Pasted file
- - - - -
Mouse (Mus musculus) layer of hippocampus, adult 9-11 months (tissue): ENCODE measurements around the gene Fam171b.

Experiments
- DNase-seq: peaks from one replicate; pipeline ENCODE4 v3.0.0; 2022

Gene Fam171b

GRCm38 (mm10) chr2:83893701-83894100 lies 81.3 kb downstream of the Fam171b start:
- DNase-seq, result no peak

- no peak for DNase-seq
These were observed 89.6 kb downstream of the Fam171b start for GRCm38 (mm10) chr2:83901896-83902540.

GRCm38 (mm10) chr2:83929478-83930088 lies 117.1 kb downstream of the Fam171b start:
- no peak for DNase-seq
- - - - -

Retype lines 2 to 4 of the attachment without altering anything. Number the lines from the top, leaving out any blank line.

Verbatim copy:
Experiments
- DNase-seq: peaks from one replicate; pipeline ENCODE4 v3.0.0; 2022

Gene Fam171b